The controversial Anaheim streetcar project is all but dead after the board of the Orange County Transportation Authority voted unanimously Monday to pull support for the 3.2 mile, $300 million transit project and explore other alternatives for the Harbor Boulevard corridor.
It’s a decision that the board has debated and delayed for months, after a highly politicized report by an ad hoc committee, comprised of four of the project’s opponents, recommended the city of Anaheim drop the streetcar project and hand it over to the Transportation Authority.
Monday’s 14-0 vote – with directors Jim Katapodis, Tim Shaw and Frank Ury absent – would end all planning processes for the streetcar with the city of Anaheim. Instead, the Transportation Authority will conduct a study of the entire Harbor Boulevard corridor, including the streetcar’s proposed route, and determine what transit solutions would make the most financial and logistical sense.
“Thank you for putting a stake in the heart of this bad project,” board director and Irvine City Councilman Jeff Lalloway said to his colleagues Monday. Lalloway was a part of the ad hoc committee.
Enthusiasm for the streetcar project has steadily deflated as discussions of the project’s cost and impacts has raised questions about whether there would ever be enough riders to pay off the expensive project.
The streetcar is estimated to cost nearly $100 million per mile – one of the most expensive projects in the country, according to a Transportation Authority study – and it is unlikely to secure the federal funding that local officials had planned to pay half the project’s construction costs.
The process of evaluating the project’s environmental impacts was also delayed after a family-owned hotel that would have been bulldozed to make way for the streetcar route publicly resisted the city’s efforts, prompting officials to consider alternative routes.
It’s a victory for opponents of the streetcar who have called the project a taxpayer boondoggle, including Anaheim Mayor Tom Tait, also a member of the ad hoc committee.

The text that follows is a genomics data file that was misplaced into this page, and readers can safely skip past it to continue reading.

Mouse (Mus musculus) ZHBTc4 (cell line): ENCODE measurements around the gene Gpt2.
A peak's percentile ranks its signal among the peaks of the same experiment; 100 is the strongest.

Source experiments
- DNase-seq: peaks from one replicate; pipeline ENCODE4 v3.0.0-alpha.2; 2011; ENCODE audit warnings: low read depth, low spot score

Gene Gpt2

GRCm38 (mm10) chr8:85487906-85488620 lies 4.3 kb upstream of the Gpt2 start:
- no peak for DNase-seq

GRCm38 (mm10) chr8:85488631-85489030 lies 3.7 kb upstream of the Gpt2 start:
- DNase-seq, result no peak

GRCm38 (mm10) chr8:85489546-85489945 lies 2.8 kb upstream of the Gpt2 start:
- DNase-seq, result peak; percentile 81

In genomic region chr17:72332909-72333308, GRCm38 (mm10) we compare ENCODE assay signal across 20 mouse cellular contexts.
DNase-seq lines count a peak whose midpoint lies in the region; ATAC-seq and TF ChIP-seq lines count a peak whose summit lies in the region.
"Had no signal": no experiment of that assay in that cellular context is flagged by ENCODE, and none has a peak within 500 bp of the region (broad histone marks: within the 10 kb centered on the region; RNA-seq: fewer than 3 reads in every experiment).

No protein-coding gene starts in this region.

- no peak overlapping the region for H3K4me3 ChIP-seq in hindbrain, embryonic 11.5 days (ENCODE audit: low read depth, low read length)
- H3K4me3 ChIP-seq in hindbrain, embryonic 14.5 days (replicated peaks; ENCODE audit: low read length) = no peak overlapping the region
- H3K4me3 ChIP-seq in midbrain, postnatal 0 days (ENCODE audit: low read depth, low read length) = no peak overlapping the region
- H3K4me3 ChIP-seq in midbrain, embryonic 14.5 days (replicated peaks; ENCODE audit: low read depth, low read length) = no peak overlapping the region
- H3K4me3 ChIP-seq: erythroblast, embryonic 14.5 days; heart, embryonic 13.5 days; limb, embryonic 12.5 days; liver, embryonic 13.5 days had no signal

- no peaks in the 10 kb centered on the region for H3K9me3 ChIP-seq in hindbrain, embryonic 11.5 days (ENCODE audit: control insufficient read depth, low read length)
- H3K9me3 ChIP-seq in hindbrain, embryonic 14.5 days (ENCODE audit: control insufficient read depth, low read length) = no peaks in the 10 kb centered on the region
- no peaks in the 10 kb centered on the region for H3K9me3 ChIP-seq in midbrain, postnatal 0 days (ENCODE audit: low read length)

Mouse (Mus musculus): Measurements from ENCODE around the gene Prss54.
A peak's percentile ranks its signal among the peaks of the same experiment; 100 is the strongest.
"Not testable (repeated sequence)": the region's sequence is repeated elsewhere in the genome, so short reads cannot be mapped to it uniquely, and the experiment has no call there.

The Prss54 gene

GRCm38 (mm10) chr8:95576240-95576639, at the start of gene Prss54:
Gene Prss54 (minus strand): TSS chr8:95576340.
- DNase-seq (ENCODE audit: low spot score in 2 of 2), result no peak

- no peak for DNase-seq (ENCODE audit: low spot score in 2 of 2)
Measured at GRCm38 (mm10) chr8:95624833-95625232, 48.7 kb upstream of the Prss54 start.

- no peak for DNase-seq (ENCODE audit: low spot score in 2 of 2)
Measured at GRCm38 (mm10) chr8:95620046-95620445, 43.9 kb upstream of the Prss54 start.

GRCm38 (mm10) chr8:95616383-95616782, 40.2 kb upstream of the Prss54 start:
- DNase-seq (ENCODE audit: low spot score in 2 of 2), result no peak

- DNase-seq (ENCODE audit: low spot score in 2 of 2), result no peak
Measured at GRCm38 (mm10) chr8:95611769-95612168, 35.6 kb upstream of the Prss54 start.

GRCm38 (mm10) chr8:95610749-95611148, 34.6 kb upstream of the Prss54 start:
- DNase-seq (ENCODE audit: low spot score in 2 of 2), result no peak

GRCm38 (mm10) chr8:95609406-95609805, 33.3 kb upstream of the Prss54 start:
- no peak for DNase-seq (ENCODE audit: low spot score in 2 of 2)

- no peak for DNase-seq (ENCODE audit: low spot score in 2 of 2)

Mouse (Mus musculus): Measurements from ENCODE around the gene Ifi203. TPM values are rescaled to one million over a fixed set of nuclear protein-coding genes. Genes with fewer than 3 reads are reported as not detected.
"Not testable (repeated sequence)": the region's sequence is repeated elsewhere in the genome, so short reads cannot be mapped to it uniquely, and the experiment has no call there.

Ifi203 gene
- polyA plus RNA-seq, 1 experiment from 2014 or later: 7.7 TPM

Tait has cited low ridership at the city’s new transit hub, ARTIC, as among the reasons why he believes the streetcar, which would connect ARTIC to Disneyland and the Anaheim Resort, is a waste of taxpayer dollars.
“Anyone who walks into ARTIC will know…there’s no demand. And the small demand is being met by existing systems and hoteliers,” Tait said Monday.
Supporters of the Anaheim streetcar have argued the project would increase connectivity in the area, reduce dependence on cars and spur investment along the route.
Growing support for another streetcar project connecting Santa Ana and Garden Grove, however, has prompted the Transportation Authority to pour its efforts into one project, rather than taking a piecemeal approach to regional planning, said program manager Kelly Hart.
Although the agency has stopped planning for the project, a streetcar is not necessarily off the table. Monday’s vote means the Transportation Authority will go back to the drawing board with a study of Harbor Boulevard and consider all the possible transportation options, which, if viable, could include a streetcar.
The study will be complete in January 2017, according to Transportation Authority staff.
Santa Ana Mayor Miguel Pulido said that although the board has taken the Anaheim streetcar off the table, it shouldn’t dismiss the possibility of another streetcar as technological advances could lower the cost of projects.
“I think any system that develops has to be coordinated and handled regionally,” said Pulido. “Let’s not be biased against a streetcar for Katella…if we’re going to be open, let’s be open.”
Director Al Murray said any future decisions about the corridor should be based on what makes the most sense.
“This should be a technical decision – what is actually best based on the study and experts – not a political decision, which I think it was previously,” said Murray.
Contact Thy Vo at email@example.com or follow her on Twitter @thyanhvo.